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The Origins of Afternoon Tea


The concept of Afternoon Tea was first created in England, back in 1840. Anne, the 7th Duchess of Bedford, identified the need for a small snack in the late afternoon to tide her over until dinner. Note that dinner in the UK and Europe is more often held later in the evening than in North America. And at this time, Afternoon Tea consisted of light sandwiches, accompanied with tea.

But in the 1880’s, more of a ritual resembling what we know Afternoon Tea to be now, evolved. The wealthy ladies of that time turned it into  more of a celebratory occasion, serving elaborate food offerings on their exquisite china, and using it as a chance to dress up wearing long gowns and beautiful hats. And when the weather was warmer, these events were moved outside for a garden party, which is quite common to see in royal circles to this day. Men are usually participants in the garden tea parties held in England too.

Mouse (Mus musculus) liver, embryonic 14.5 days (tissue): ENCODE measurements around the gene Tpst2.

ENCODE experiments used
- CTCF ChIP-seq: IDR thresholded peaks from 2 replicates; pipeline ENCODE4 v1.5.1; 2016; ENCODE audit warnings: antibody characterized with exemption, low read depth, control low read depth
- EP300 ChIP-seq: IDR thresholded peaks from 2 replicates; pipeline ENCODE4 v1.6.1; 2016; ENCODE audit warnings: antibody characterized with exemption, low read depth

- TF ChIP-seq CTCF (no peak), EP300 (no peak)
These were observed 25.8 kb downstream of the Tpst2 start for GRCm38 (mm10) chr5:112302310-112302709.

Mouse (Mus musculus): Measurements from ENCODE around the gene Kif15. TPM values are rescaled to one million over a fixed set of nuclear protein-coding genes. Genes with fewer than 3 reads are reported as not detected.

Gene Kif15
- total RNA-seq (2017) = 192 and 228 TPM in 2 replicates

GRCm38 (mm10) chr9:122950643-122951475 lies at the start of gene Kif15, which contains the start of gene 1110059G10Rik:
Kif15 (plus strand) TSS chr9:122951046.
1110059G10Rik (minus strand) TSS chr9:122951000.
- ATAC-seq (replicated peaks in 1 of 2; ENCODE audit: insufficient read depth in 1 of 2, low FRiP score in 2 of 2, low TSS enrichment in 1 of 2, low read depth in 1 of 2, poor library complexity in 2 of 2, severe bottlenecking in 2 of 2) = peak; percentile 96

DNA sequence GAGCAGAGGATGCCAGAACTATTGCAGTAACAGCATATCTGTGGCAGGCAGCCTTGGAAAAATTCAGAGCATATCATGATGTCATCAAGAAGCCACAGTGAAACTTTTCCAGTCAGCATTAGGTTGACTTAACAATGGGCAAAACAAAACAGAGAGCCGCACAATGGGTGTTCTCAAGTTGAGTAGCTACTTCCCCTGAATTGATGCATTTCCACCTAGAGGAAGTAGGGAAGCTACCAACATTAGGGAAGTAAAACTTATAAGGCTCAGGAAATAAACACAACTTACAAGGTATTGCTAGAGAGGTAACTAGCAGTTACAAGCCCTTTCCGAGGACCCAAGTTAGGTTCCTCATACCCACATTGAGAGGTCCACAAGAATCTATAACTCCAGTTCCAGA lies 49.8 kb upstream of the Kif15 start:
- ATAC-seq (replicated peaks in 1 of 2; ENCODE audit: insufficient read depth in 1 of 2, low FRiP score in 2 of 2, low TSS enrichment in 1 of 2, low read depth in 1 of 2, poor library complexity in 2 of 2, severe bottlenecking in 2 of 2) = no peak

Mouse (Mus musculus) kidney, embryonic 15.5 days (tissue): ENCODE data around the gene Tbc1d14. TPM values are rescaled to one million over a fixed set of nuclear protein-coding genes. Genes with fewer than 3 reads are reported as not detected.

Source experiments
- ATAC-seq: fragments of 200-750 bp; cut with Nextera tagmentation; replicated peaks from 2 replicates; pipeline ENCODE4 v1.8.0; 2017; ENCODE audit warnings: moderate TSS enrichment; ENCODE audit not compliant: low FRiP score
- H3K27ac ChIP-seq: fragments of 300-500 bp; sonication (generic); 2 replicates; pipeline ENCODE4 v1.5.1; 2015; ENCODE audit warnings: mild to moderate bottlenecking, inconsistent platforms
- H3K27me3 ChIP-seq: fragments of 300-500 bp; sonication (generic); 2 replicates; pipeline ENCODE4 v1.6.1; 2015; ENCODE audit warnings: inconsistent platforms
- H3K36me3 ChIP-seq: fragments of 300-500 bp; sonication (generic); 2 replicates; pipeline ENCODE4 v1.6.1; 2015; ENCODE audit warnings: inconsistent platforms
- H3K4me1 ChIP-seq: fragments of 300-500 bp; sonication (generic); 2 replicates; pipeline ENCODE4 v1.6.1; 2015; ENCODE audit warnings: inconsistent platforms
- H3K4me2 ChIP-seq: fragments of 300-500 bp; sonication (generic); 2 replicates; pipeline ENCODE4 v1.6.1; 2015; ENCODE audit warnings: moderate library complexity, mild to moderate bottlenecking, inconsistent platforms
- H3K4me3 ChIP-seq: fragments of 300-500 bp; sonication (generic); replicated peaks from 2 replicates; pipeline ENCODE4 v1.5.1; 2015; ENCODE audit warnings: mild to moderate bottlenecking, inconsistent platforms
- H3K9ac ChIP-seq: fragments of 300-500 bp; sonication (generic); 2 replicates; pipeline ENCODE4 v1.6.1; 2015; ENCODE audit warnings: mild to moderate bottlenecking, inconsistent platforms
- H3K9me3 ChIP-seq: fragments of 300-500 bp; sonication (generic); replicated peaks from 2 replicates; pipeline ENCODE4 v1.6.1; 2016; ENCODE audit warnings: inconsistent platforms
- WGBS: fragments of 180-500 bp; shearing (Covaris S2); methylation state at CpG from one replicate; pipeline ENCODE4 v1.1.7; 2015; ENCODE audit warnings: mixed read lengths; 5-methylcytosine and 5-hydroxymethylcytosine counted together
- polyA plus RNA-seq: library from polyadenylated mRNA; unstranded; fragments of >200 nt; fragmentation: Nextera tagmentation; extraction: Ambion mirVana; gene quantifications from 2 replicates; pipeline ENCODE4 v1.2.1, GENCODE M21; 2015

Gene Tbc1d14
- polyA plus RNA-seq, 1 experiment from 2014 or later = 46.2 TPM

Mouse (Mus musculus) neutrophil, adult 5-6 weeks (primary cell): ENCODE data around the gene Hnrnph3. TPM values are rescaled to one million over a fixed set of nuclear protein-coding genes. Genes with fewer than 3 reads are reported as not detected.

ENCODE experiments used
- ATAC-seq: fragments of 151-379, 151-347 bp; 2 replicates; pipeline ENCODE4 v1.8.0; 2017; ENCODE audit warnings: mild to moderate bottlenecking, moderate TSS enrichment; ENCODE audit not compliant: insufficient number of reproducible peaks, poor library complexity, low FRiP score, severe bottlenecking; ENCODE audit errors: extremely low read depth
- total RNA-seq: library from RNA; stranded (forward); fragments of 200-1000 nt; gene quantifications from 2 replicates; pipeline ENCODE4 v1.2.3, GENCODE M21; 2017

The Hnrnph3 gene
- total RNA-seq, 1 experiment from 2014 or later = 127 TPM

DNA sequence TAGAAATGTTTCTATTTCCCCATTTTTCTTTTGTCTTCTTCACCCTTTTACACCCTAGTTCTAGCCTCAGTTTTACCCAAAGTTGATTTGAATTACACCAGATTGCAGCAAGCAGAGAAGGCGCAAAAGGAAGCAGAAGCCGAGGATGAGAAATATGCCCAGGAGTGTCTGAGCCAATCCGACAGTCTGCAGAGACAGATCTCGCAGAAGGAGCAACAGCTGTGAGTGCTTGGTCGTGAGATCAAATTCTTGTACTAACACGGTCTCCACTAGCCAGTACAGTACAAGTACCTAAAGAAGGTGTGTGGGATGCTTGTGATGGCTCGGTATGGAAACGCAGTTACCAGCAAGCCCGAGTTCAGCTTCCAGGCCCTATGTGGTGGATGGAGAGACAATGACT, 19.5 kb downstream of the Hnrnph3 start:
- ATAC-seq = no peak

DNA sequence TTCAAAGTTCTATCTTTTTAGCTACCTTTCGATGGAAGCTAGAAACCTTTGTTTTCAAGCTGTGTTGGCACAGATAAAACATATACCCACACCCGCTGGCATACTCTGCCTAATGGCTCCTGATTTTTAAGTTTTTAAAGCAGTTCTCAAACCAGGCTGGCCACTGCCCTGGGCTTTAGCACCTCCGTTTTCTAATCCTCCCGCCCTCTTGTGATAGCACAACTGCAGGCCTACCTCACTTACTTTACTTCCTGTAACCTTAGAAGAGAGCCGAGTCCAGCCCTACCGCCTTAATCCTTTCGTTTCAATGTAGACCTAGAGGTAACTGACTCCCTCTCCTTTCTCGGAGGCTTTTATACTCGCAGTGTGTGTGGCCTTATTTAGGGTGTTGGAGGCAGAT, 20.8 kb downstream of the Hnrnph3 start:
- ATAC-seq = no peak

Afternoon Tea or High Tea?

In North America, these terms may be used synonymously, but if you delve deeper you will find they have quite different meanings in England. The term High Tea actually refers to the type of table it was served on, which is more of a high top. And this describes a working class meal typically served between 5-6pm, right when folks got off work and required a more hearty meal.

Another term you may hear is Low Tea. Similar to Afternoon Tea, based on the tables and chairs it is served on — a lower more relaxed chair, for visiting, rather than a higher table for dining.

But High Tea is a term frequently used in Calgary, all over North America and in Australia to refer to a British-inspired Afternoon Tea. Perhaps because people think it refers to a high class affair?

And what about Cream Tea?

Ahh, another tea term to learn. A variation of an Afternoon Tea, but in our opinion, the coziest of all. It consists of a scone, served with cream (Devonshire or Clotted), jam and, of course, tea. Perfect for when you want to “take tea” on your own or with a friend. To eat your scone, you split it in half, then you add the cream and jam — but in what order? That is a great debate! 

Have you heard of Elevenses?

This is a short break taken around, you guessed it, 11am. Another tea time! This is another light tea, often served with biscuits as the British call them, or cookies in North America.

Are you feeling like a “Cuppa” now?